However, the offense did not carry its share of the load but when it got untracked, it certainly was a force to be reckoned with. Iowa averaged 480.5 yards per game over its final four contests against teams that qualified for bowls this year. That included a 613 yard performance against Minnesota in the season finale.
Last year's Big Ten Offensive Player of the Year was Iowa quarterback Drew Tate, who accomplished that trick as a true sophomore. In this his junior season, Tate put up similar overall numbers but was much more efficient and did not make as many mistakes.
Iowa averaged 291.3 passing yards per game over the last four games of the year with Tate passing for nearly all of them. On the year, Tate was 187-297 with six interceptions and 19 touchdown passes. His passer rating is 150.2, good for 13th in the nation.
Tate is much more comfortable throwing on the run outside the pocket, and Iowa will utilize several "rolling pocket" plays on offense. He is very elusive and hard to tackle; he is at his best in "pick up league" type plays, where things break down and he can create on the outside. He has a great rapport with his receivers in these situations, as Iowa is very disciplined to roll with Tate's motion and find the open spaces.
His favorite targets are a pair of seniors; #11 Ed Hinkel and #88 Clinton Solomon. Hinkel is your prototypical "possession" receiver with seemingly every grab going for a first down or a touchdown. His excellent route running skills allow him to get separation against defensive backs that have better straight line speed. Hinkel had over 150 receiving yards and four touchdown grabs in Iowa's season finale.
Solomon is a 6-4, 200-pound deep threat. He can be spectacular at times, but his hands are inconsistent. Should he pull it all together in a game he can be a difference maker. He has a great stiff arm move that allows him to pile up YAC gains.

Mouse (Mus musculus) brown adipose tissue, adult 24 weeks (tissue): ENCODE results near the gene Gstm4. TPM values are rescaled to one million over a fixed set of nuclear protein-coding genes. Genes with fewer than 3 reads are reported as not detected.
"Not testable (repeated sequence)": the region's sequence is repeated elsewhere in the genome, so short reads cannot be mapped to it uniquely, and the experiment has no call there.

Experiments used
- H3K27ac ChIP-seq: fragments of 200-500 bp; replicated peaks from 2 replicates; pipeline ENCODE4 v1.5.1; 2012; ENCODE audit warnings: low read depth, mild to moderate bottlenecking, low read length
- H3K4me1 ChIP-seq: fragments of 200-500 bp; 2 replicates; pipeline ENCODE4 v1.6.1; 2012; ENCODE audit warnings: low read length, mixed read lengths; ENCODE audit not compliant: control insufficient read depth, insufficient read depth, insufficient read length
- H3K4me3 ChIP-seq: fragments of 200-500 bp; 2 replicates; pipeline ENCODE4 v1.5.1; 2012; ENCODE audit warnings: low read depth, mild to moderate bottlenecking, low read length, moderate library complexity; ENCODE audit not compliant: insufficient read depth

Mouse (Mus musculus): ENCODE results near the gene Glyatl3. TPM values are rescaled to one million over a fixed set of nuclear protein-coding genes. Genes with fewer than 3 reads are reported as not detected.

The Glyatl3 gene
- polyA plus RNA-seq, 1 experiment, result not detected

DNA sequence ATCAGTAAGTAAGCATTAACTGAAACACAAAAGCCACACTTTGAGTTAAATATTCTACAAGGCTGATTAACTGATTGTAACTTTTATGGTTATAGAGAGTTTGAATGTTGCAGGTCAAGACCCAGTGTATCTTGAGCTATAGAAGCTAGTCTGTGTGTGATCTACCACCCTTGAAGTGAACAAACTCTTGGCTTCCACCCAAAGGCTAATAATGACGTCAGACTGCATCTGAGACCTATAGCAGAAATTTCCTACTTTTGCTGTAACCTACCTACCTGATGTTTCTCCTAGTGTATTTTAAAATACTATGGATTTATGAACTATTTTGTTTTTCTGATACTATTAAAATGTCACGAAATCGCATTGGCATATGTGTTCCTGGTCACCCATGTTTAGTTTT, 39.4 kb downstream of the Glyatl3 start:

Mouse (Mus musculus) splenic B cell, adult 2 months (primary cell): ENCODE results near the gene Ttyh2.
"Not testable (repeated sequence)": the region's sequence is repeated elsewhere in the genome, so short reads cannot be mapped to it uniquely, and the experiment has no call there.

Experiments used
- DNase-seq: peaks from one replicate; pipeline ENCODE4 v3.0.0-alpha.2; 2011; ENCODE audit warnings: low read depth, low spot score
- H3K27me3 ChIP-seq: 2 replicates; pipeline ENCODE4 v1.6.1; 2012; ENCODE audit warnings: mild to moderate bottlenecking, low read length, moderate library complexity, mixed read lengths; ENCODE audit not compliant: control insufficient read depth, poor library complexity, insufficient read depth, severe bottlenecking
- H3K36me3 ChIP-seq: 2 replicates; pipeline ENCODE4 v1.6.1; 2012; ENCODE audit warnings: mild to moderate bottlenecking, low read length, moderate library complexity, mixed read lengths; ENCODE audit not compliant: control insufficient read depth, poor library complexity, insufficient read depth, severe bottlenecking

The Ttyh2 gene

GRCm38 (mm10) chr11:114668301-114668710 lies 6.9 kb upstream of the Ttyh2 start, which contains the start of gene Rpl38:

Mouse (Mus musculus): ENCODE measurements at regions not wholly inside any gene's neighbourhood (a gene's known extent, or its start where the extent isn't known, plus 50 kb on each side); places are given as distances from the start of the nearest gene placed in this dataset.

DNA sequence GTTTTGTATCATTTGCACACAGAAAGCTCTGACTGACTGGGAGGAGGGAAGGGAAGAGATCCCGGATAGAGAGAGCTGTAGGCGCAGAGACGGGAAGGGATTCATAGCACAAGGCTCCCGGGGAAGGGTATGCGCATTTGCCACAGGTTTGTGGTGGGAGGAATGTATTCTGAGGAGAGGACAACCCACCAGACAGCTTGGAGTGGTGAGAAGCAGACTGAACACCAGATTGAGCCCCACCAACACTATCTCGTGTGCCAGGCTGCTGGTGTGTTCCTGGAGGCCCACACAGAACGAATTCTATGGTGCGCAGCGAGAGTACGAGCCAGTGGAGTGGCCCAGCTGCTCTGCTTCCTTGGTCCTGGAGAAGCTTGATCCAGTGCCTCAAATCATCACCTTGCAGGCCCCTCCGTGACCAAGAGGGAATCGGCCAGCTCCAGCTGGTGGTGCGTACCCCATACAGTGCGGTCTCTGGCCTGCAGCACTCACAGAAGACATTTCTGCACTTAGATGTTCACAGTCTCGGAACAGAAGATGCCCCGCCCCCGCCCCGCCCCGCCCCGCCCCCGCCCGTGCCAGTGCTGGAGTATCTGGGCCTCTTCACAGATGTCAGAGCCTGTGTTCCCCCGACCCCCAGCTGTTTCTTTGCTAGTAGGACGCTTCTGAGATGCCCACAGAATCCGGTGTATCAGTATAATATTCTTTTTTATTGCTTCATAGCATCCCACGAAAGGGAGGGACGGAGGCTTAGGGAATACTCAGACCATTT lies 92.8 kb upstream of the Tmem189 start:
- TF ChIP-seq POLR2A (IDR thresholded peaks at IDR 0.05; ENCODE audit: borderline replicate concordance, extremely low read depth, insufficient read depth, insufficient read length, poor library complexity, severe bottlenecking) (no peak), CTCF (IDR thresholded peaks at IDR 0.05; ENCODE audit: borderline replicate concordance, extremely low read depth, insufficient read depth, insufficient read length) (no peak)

Iowa tight end Scott Chandler (#87) led the Big Ten in receiving yards this year, gaining nearly 500 yards through the air on over 40 catches. He can be a mismatch against linebackers and defensive backs due to his 6-foot-7 inch frame. He is the brother of former Iowa quarterback Nathan Chandler who led Iowa to its 37-17 win against Florida in the 2004 Outback Bowl.
True freshman Tony Moeaki (#81) is a star in the making; he has all the physical tools that you want in an elite tight end. He is already a competent blocker and his speed and soft hands will likely earn him a ticket to the NFL if he stays healthy. With the pre-bowl practice time, it would not surprise me if Iowa chose this game as his coming out party.
Iowa's offense was powered by sophomore running back Albert Young. He was the lone sophomore among the 10 finalists for the Doak Walker Award that goes to the nation's top running back each year. He has 1,300 rushing yards on the year and he is a good receiving option as well. He ranked tenth among NCAA rushers at season's end and 14th in all-purpose yardage. Young has a seven-game streak of where he has gained at least 100-yards rushing, all accomplished in Big Ten play. He is averaging 146.25 yards per game on the ground over his last four games, all of those contests coming against teams that were invited to bowls this year.
Backup Damien Sims is a threat to break one to the house any time he touches the ball, but Young is the bell cow; he is averaging 29.5 carries per game over his last six contests.
Young proved to be the perfect back for Iowa's 'zone' rushing play. He is patient enough to wait for the holes to develop on the outside, he has good vision for the cutback move and he will put his head down and power for the extra yards.
Iowa's offensive line has been relatively healthy all year and they were a well-oiled machine down the stretch. Iowa ranks 22nd in total offense nationally and 35th in scoring offense.